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Equine Embryo Transfer - Is It An Option For You?

Posted by Caribu Team on July 18, 2019

The availability of equine embryo transfer is one of the many ways in which raising horses has changed in the modern world. As a horse owner, equine embryo transfer can give you significantly more control over the types of foals that you breed.

Affordability is often a concern with equine embryo transfer. There's no way to entirely avoid the sad possibility that you will spend thousands of dollars on equine embryo transfer and still not end up with a healthy foal, regardless of your efforts. One of the main factors that affects the cost of equine embryo transfer is time. If all goes according to plan and your surrogate mare becomes pregnant on schedule without delays, your costs will probably be relatively low. A small problem with the health of your mare, the surrogate mare, or the stallion could lead to expensive delays.


Why Use Embryo Transfer?

Equine embryo transfer can also help you and your mare overcome some of her potential reproductive problems. If your mare is otherwise healthy and fertile but is unable to sustain a pregnancy for whatever reason, equine embryo transfer enables her to still have a foal safely. Your mare may also be a top performance, or show horse that can't take the time off to be pregnant and raise a foal. A second advantage is that by performing embryo transfer in the young, competing mare, the interval to the next generation is shortened, whereas traditionally many competition mares are only put in foal once they finish competing.

There are a few key factors to consider if you decide to go down this path. These include the donor mare, the recipient mare and the choice of stallion.


The Recipient Mare

The recipient mare (the mare the embryo is transferred into) is easily the most considered factor in an embryo transfer program. Ideally the mare is at least 3 years of age and under 10 years old. Ideally a very similar size as the donor mare, fully vaccinated and not suffering from any aliments that may effect the breeding. To avoid complications, the recipient should previously have carried a foal to term and at no point resorbed a pregnancy.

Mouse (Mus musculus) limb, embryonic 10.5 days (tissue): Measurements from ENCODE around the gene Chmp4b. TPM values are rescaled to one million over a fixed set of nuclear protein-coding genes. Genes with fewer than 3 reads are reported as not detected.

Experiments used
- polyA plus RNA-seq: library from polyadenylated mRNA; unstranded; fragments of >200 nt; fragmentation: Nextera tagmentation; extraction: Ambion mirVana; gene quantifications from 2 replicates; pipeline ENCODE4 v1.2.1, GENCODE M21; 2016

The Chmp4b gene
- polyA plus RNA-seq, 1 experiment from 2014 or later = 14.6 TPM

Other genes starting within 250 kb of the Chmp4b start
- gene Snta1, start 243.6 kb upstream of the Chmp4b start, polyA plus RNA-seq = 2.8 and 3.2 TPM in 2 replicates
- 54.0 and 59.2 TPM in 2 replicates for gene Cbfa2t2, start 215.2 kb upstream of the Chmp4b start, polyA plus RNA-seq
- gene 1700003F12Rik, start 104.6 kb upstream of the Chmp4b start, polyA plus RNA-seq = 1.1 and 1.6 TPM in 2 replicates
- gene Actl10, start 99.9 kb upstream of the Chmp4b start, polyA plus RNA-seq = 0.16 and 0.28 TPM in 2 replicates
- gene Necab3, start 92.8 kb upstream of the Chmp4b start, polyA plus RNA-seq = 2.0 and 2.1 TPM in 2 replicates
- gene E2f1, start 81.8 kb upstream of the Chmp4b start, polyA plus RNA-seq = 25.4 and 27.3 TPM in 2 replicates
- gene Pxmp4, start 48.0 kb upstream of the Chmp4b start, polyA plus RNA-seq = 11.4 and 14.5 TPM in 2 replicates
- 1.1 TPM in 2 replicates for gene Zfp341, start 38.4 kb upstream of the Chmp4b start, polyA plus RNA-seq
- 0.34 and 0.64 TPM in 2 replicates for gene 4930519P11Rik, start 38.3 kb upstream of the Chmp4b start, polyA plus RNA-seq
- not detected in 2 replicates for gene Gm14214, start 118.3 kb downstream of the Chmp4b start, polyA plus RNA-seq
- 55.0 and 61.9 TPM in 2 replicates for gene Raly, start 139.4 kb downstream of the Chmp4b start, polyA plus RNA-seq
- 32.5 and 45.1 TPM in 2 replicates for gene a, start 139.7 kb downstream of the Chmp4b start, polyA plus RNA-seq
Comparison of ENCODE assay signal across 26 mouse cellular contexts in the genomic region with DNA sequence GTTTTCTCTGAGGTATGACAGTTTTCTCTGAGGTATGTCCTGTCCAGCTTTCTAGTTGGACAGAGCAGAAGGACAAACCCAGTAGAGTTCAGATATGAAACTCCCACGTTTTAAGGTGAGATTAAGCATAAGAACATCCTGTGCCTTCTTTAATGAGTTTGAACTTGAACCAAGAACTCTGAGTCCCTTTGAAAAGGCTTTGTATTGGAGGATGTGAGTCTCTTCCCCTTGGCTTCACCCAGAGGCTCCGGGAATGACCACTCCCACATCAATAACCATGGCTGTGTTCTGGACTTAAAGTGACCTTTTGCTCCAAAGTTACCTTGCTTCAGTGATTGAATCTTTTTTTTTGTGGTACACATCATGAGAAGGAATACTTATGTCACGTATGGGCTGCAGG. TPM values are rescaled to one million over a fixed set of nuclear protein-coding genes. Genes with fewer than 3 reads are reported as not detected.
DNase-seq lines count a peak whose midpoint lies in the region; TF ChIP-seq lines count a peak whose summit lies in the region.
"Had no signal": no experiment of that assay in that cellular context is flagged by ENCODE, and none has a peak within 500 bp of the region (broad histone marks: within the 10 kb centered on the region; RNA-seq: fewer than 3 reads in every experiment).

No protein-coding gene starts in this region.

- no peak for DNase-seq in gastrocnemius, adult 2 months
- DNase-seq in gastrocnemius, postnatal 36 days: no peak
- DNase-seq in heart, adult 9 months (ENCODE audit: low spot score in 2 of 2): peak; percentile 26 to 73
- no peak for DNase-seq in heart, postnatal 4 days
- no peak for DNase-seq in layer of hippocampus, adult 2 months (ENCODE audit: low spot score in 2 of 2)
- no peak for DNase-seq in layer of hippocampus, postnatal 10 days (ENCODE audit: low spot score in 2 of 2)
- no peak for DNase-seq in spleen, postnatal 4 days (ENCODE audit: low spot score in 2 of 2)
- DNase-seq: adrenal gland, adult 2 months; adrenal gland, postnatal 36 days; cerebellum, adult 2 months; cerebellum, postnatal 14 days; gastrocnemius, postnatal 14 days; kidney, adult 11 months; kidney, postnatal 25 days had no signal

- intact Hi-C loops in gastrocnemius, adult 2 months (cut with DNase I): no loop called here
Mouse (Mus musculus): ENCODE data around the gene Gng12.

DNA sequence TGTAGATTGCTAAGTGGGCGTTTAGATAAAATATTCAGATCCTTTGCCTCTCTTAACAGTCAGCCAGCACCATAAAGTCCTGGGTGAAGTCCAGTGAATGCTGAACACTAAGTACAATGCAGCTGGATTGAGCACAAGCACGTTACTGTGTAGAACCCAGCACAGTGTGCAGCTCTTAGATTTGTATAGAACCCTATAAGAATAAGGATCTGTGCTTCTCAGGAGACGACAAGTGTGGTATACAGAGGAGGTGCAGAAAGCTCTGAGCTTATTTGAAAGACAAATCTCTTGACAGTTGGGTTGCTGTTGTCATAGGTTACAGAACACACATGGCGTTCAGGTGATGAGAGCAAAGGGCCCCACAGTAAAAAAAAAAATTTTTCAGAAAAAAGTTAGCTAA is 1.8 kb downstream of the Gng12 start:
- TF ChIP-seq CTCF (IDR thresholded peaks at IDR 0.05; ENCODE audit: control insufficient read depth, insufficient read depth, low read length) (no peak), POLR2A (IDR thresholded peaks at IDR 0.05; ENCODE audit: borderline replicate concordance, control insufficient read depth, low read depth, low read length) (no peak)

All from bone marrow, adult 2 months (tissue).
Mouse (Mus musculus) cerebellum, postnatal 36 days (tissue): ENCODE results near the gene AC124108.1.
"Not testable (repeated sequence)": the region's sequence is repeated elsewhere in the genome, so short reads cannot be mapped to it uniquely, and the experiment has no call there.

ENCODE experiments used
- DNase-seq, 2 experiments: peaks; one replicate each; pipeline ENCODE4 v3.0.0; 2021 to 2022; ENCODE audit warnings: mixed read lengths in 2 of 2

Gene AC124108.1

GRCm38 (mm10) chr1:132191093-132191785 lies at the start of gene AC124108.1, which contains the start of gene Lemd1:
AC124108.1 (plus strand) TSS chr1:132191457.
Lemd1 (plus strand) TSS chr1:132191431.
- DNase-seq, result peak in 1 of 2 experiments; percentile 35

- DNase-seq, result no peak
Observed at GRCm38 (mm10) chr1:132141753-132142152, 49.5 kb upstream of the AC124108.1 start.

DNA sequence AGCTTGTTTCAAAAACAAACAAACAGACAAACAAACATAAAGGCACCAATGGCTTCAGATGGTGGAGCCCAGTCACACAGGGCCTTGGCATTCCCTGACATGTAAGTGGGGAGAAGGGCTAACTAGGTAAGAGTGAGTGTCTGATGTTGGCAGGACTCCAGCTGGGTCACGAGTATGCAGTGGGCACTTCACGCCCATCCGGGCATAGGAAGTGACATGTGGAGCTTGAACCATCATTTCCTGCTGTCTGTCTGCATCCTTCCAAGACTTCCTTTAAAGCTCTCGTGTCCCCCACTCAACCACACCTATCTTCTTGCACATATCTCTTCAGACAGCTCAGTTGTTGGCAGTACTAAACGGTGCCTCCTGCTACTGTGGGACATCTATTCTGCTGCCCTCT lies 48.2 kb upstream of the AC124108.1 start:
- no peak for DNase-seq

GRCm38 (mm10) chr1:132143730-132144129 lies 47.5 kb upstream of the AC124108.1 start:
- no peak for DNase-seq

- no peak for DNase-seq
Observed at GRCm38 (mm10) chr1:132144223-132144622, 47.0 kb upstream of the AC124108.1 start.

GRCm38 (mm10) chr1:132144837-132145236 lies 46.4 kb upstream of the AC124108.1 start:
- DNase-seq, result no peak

The Donor Mare

The quality of the donor mare must justify the expense of the embryo transfer. The donor mare needs to be of impeccable breeding and temperament, with the aim to obtain high quality foals.


The Stallion

You will need to research your stallion. If you can, see some foals sired by the stallion and learn as much as you can about his history.


Procedure for Embryo Transfer

Either fresh or chilled semen is best in order to maximise conception rates and increase the chances of recovering an embryo when flushing the donor mare. Although frozen semen may be used, it should be recognized that the likelihood of success may be lower than that of fresh or chilled semen and expectations should be adjusted accordingly. It is very important that the Donor Mare and the Recipient mare are at a similar stage of their estrous cycle so that the embryo is transferred into a uterus very similar to the uterus from which it has been removed. The two mare's estrous cycles must therefore be synchronized. This may be achieved by administering prostaglandin injections to the mares when they are not in season.

Once in season, both mares are closely monitored by ultrasound scanning of their uterus and ovaries. The donor mare is then inseminated at the optimum time to produce a pregnancy; this timing depends on whether fresh, chilled or frozen semen is being used. The Recipient mare is given a hormone injection to cause her to ovulate 24-48 hours after the Donor mare. The Embryo Transfer itself is performed 7-8 days after the Donor mare has ovulated.

The recipient mare is then scanned 7 days later to confirm if she is pregnant. Your mare will not require any surgery during the actual embryo collection: embryos are retrieved through uterine flushes.

Working with a veterinarian that has a significant amount of experience in performing equine embryo transfers will make it that much more likely that you and your mare will succeed. Transferring embryos is much more difficult than it sounds, and horse owners need to make sure they have secured the services of someone that has spent a long time refining his or her technique. If you are a concerned horse owner, you should still know that the success rate of the surrogate mare successfully receiving your horse's embryo is as high as eighty-five percent. While informed horse owners should be aware of the potential setbacks that can occur, there is no reason for them to become discouraged.

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